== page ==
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First Posted July 10,, 2009
Dec 26, 2010

Chicasaw Pony Some Gaited, Some Not Gaited


Country of Origin: United States
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Cracker Horses have been known by a variety of names: Chickasaw Pony, Seminole Pony, Marsh Tacky, Prairie Pony, Florida Horse, Florida Cow Pony, Grass Gut and others. The ancestors of today's Cracker Horses were introduced into what is now Florida as early as 1521 when the Spaniard, Ponce de Leon, on his second Florida trip, brought horses, cattle and other livestock.

History:

These horses are mostly from Iberian Horse Blood: Oriental, Arabian, Barb and Turkman. Many of the Spanish horses were traded, stolen or escaped and were caught and bred by the Native Americans. These animals were the foundation for the American Mustang. The Chicasaw Indians did their own special breeding to incorporate speed and quickness. The colonists used the Chicasaw pony for its speed and bred it with Thoroughbreds from 1746 to the 1800s. The most notable Thoroughbred sire was Janus, a great grandson of the Godolphin Barb. Janus was well muscled and close coupled. His genetic material went on to be the foundation for the American Quarter Horse.

Physical Description:

The Chicasaw Ponies are under 14 hands, well muscled, close coupled, extremely fast over short distances--sprinters.

Interesting Note:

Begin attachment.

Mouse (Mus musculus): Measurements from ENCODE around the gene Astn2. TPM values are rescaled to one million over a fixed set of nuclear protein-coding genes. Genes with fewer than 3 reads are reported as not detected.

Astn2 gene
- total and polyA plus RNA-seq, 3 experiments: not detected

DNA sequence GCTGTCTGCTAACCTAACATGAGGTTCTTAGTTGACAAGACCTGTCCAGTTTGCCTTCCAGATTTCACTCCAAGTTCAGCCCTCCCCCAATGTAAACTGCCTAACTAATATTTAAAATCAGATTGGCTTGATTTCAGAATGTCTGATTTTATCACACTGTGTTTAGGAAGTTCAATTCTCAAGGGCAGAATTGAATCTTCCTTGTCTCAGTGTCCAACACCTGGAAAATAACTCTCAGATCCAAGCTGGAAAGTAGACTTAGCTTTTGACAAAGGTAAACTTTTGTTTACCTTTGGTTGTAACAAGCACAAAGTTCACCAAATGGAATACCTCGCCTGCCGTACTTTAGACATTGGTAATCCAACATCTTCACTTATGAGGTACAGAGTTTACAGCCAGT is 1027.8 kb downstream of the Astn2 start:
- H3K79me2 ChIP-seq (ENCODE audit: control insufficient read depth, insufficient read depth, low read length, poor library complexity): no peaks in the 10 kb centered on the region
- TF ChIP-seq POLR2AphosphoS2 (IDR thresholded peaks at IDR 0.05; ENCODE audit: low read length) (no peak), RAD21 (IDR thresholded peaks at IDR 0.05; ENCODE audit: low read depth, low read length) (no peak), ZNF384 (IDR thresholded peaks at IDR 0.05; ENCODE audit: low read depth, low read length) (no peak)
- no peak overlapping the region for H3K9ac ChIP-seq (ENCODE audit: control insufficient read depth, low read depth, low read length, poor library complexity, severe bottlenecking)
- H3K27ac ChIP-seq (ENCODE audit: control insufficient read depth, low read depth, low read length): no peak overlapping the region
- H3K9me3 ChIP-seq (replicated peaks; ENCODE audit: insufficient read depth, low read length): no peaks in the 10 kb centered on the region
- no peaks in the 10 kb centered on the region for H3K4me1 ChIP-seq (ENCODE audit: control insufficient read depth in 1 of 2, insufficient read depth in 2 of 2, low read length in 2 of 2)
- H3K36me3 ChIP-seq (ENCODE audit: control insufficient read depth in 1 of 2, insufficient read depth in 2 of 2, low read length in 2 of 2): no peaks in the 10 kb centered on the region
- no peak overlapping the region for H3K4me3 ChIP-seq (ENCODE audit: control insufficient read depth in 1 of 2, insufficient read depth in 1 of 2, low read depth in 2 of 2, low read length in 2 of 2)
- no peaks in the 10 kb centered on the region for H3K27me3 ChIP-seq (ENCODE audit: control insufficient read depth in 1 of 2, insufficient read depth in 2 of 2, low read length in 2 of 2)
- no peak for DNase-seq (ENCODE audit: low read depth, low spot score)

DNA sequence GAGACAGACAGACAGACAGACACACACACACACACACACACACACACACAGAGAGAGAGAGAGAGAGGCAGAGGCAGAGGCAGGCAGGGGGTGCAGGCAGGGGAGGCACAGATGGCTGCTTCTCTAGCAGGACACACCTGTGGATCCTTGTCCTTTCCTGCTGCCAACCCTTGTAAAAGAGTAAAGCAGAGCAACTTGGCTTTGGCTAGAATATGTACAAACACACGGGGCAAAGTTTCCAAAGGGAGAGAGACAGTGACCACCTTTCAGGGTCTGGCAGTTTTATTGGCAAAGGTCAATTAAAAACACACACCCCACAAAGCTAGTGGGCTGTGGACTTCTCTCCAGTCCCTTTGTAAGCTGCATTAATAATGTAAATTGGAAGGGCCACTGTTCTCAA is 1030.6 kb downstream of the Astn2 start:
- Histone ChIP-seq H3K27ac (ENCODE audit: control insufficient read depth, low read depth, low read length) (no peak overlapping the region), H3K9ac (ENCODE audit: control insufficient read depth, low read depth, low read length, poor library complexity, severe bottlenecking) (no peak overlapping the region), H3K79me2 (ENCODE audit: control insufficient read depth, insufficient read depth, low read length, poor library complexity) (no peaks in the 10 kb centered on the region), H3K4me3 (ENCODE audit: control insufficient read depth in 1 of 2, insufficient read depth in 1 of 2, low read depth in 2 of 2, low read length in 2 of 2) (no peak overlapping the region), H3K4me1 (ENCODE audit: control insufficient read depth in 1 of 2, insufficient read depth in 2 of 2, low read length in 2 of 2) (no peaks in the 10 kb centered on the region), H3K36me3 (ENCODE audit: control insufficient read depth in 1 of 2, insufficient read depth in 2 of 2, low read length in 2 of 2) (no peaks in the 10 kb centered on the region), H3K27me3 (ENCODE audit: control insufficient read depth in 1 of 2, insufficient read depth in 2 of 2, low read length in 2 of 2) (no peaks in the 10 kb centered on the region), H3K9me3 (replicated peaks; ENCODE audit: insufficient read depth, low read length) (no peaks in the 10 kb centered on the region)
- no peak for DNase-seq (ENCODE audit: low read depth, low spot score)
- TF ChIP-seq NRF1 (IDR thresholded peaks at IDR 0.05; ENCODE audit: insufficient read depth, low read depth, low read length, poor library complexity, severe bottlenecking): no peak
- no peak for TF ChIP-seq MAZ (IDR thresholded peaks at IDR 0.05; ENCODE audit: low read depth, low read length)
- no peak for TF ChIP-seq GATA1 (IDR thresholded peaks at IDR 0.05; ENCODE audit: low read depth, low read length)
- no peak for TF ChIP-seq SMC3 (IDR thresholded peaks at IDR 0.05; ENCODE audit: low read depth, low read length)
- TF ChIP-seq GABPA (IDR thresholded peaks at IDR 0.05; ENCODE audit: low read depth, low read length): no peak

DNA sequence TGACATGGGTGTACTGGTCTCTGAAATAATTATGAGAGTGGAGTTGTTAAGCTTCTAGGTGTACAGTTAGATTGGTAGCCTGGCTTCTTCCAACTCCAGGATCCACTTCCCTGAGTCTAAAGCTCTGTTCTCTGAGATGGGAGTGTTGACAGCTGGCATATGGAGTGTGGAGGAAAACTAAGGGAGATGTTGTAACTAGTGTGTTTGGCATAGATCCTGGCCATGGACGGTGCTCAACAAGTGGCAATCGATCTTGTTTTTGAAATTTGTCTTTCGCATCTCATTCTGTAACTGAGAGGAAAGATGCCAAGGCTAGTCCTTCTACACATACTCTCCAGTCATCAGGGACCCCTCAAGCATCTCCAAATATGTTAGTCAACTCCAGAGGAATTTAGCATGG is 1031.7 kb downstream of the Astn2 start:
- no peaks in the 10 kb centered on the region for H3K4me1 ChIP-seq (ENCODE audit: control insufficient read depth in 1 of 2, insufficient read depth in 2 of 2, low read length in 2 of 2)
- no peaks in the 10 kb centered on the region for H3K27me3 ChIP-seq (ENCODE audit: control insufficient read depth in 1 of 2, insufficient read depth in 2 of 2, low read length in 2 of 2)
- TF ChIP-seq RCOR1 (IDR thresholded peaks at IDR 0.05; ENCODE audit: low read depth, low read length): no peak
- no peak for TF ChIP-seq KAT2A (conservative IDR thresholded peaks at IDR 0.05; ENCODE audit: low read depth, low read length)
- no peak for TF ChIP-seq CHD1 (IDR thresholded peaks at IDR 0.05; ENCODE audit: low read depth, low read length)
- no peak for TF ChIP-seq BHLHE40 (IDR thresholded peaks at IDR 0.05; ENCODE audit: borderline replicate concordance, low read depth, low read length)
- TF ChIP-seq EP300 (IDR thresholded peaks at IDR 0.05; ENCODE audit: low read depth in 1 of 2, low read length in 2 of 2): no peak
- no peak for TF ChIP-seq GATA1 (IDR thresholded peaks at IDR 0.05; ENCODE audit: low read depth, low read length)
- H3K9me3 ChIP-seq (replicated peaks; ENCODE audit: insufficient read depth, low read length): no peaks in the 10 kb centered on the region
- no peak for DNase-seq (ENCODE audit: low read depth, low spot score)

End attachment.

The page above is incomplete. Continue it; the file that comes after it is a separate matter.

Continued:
Determined efforts are now being made to preserve the remaining wild horses by the BLM, and organizations such as Wild Horse Research Center at Porterville, CA, the International Society for the Protection of Mustangs and Burros in Scottsdale, AZ, and the North American Wild Horse and Range Systems. Important strains of Mustang are being recognized and preserved, such as the Cayuse Indian Pony, Chickasaw Indian Pony (also known as Florida Cracker Horse), Spanish Barb, the Rocky Mountain Horse, and the Kiger Mustang.

The Chicasaw Pony developed in different ways. Some were bred to the Thoroughbreds and other breeds, as well. The gaits would depend on the cross breeding. For example, many of the Carolina Marsh Tacky horses are gaited as are many of the Florida Cracker horses. Differences in geography, food, and cross breeding have a tremendous impact in the development of the different horses.

For More Information:

America's Horses - By Moira C. Harris, Bob Langrish
"Holding the World in Balance"
Chicasaw Farming and Industry
Chickasaw Indians
Chicasaw Pony Some Gaited, Some Not Gaited
Native Marsh Tacky horse earns State Heritage Horse status
Spanish Mustang, Colonial Spanish Horse or Sorraia Type - Many Are Gaited
Spanish Barb Horse
Spanish Jennet Gaited Breed
Sorraia Horse "or Marismeño (Spain/Some are Gaited)
Choctaw Horse Breed/Many are Gaited
Choctaw and Cherokee Horses
Huasteca Horse Breeds

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